Boon Island Lighthouse is six miles off the southern coast near the Maine Beaches. At 137 feet it has the tallest tower in Maine. The best view is by sea, but it can also be seen from York Beach. Not open to the public, the lighthouse sits on an island with a somewhat checkered past. Boon Island was the scene of several maritime disasters, the earliest recorded in 1682. The most infamous wreck was in 1710 when the Nottingham Galley crashed into the rocks. It was rumored that the survivors, stranded for more than three weeks, resorted to cannibalism to survive.
Maine Lighthouses by Land
The Portland Breakwater Light, nicknamed the “Bug Light” is privately owned but visitors are welcome to tour the grounds. The short, rather chunky lighthouse was built in 1875 and is part of Bug Light Park. After parking in the free lot, walk out to the end of the breakwater on the southwest end of Portland Harbor. This is one of the most ornate lighthouses, decorated with columns, scalloped trim and a gently curved, almost gazebo-like roof. Rumor has it that the designer of the United States Capitol building, Thomas Ustick Walter, had a hand in the design.
The Bug Light was a tough assignment for lighthouse keepers before a small house was built next to the tower in 1889. Before that, the keeper would have to walk to the end of the breakwater to carry out his duties. Not so bad on a clear day, but when the winds were howling and waves coming over that breakwater it was most unpleasant.
Bass Harbor Head Light, built in 1858, sits on a jagged cliff of pink rock in the Downeast and Acadia region. It sits on the southern tip of Mt. Desert Island and, with its red-roofed buildings and backdrop of evergreen trees, is one of the most photogenic lighthouses in Maine. The grounds are open all year, but the tower and buildings are not open to the public. Free parking is available at the end of Lighthouse Road.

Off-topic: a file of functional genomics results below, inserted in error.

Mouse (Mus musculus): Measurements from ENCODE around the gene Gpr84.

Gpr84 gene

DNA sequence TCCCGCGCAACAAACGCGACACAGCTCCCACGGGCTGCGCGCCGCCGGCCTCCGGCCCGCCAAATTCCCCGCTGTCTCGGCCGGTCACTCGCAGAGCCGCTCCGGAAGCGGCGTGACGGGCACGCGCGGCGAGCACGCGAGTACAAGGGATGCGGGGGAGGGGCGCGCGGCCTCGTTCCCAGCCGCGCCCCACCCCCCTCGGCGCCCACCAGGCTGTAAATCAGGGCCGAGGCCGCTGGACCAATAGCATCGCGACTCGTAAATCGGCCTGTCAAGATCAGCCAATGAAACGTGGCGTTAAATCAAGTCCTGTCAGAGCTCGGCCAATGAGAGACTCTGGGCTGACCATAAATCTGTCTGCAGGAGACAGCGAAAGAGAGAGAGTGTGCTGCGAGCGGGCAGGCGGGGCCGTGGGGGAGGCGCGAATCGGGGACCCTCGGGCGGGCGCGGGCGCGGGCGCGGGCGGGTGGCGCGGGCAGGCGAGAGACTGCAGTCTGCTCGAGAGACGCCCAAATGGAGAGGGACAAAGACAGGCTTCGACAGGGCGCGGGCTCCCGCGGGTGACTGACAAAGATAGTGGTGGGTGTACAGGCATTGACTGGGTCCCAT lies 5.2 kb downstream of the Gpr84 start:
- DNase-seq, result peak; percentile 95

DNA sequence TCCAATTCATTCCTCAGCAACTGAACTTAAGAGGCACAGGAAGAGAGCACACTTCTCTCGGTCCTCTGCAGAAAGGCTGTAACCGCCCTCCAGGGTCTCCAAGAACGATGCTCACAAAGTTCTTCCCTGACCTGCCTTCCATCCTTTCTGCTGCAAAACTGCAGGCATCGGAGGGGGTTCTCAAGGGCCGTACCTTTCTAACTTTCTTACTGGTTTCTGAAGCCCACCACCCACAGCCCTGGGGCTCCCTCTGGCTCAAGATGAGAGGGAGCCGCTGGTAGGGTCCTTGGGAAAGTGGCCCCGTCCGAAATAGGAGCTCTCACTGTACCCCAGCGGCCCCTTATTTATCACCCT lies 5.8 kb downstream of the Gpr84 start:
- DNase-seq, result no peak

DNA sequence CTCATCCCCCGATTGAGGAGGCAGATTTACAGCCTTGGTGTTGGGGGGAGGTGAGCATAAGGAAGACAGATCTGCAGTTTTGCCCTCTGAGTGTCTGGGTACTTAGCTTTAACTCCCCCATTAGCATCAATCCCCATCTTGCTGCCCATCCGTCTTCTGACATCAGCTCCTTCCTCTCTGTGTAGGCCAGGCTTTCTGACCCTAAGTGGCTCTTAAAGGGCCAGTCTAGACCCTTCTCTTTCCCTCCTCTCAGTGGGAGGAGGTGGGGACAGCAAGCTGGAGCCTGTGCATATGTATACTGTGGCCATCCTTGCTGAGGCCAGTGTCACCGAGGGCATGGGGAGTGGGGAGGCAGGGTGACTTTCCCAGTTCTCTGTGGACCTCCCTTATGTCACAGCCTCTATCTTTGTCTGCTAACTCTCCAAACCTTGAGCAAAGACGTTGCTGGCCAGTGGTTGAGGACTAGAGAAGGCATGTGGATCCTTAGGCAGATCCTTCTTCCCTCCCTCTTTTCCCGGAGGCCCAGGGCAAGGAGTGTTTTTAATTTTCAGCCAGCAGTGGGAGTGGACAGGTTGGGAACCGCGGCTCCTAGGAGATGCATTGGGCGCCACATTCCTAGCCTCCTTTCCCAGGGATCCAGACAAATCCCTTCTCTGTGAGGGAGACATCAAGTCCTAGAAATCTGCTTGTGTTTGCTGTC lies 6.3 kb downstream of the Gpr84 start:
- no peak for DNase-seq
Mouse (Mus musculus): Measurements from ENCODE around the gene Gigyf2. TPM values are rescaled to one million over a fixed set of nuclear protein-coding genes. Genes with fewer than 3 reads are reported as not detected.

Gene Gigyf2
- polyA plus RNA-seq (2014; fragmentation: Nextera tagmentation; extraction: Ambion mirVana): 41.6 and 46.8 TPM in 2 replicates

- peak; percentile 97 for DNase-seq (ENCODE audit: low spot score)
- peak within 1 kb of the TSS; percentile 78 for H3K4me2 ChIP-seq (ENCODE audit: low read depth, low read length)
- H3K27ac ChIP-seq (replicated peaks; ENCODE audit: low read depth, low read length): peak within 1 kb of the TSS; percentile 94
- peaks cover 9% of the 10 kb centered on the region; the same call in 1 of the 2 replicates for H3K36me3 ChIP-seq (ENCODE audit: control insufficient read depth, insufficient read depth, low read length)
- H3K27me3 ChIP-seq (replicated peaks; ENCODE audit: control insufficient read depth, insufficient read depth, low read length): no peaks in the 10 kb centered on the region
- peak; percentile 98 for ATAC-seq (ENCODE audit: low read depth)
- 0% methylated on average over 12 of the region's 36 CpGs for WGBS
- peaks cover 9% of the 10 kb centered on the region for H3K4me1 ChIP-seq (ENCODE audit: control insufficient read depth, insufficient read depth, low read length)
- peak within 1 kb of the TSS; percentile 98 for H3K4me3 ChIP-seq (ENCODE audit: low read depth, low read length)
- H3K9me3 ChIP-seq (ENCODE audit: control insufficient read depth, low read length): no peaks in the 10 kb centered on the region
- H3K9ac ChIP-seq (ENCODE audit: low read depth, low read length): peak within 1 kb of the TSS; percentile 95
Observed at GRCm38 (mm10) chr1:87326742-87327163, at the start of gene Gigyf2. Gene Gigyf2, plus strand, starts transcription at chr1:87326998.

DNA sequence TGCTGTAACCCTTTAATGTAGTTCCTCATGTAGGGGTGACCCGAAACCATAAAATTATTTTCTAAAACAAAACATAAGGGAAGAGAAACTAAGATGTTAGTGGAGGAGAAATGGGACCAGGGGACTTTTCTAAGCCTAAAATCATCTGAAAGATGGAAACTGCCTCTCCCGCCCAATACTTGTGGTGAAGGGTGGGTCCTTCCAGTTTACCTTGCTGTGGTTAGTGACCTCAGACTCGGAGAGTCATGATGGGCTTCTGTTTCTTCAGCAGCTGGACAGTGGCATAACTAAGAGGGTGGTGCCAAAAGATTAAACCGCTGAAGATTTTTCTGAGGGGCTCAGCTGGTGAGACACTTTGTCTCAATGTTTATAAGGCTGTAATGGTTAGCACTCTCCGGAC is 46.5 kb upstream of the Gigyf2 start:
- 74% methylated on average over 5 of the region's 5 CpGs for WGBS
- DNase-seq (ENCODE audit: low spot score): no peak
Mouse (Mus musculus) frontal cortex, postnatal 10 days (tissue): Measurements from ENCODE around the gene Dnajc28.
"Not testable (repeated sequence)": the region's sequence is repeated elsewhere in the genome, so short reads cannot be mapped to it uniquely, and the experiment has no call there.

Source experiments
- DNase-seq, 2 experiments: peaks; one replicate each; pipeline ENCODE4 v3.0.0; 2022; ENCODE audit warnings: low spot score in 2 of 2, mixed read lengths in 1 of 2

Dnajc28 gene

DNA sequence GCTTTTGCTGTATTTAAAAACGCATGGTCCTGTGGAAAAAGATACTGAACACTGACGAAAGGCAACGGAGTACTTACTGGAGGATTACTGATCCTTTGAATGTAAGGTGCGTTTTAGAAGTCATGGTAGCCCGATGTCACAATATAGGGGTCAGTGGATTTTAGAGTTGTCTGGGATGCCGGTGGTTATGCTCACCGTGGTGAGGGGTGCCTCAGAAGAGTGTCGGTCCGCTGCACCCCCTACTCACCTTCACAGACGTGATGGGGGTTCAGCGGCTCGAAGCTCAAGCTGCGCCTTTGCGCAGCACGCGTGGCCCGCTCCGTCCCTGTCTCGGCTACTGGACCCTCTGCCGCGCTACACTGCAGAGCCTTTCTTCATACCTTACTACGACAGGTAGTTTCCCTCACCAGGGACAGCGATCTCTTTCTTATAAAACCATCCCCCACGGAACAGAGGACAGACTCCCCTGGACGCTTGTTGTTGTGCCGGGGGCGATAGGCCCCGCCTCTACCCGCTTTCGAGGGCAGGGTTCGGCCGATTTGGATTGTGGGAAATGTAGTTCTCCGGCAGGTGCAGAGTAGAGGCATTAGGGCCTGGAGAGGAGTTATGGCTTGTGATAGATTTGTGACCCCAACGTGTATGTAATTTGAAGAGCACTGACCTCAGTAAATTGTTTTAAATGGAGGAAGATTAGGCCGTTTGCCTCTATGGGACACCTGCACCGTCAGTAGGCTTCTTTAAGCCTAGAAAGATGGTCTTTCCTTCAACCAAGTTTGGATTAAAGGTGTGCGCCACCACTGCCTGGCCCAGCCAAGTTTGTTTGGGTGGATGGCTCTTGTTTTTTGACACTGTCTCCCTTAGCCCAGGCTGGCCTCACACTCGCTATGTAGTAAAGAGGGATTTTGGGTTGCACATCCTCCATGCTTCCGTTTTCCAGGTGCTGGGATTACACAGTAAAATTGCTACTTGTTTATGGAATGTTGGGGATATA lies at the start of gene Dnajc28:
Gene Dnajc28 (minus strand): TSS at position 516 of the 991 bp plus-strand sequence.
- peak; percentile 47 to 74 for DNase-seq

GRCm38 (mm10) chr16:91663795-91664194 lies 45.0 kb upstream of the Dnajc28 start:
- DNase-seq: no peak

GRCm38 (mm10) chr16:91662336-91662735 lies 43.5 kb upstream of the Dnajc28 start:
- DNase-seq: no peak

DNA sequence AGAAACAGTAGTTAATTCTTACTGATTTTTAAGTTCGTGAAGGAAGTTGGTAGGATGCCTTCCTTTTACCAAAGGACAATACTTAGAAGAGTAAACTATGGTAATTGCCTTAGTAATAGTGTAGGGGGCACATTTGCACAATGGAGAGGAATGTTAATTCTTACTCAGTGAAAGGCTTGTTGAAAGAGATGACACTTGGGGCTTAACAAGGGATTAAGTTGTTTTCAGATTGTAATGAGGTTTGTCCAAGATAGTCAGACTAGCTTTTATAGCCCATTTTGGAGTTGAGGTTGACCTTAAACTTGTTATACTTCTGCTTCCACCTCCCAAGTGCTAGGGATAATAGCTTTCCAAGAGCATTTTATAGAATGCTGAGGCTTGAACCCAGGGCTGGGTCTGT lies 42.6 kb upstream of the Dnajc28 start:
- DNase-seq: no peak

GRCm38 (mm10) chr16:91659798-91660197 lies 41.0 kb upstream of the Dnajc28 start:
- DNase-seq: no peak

Maine Lighthouse Day
Held in September, the Maine Open Lighthouse Day is an annual event celebrating the state’s iconic towers. Co-sponsored by the American Lighthouse Foundation and the Coast Guard, the event teaches about Maine’s maritime history, the lighthouses and their keepers. It is a chance to climb the towers of lighthouses that are normally closed to the public and see Maine’s coastline from a keeper’s perspective.
Special boat tours out of places such as Bar Harbor, Milbridge, and Port Clyde offer access to participating island lighthouses. The plus with a boat tour is the chance to see whales, dolphins, seals and maybe a puffin or two on the way. Maine Open Lighthouse Day is the largest and best known lighthouse event in the United States.
Lighthouse Vacation Stays
Some of Maine’s lighthouses allow overnight stays. One is Pemaquid Point Lighthouse on Maine’s Mid-Coast. The keepers house is home to a Fisherman’s Museum filled with photos and equipment used in the fishing industry and around the lighthouse in the old days. The second floor has a one bedroom apartment that may be rented out for weekly vacation stays from May until October. Built in 1827, the 38-foot tower and grounds are open to the public. Guided tours are offered.
Little River Lighthouse, on a small island off of Cutler on the north coast, offers rustic overnight stays. The lighthouse has three guestrooms, two shared bathrooms, a communal kitchen and living room area. Outside are BBQ grills, lawn chairs and picnic tables. Food, water, sleeping bags or bed linens and all personal items must be carried to the island. Boat transportation is included in the rental rates.
Built in 1876, Little River Lighthouse gives you the chance to get away from it all, tempered with basic creature comforts. You might even catch a glimpse of mistress fog as she settles in for the night. No worries. After all, you’re safely tucked away in your own lighthouse, and not going anywhere, are you?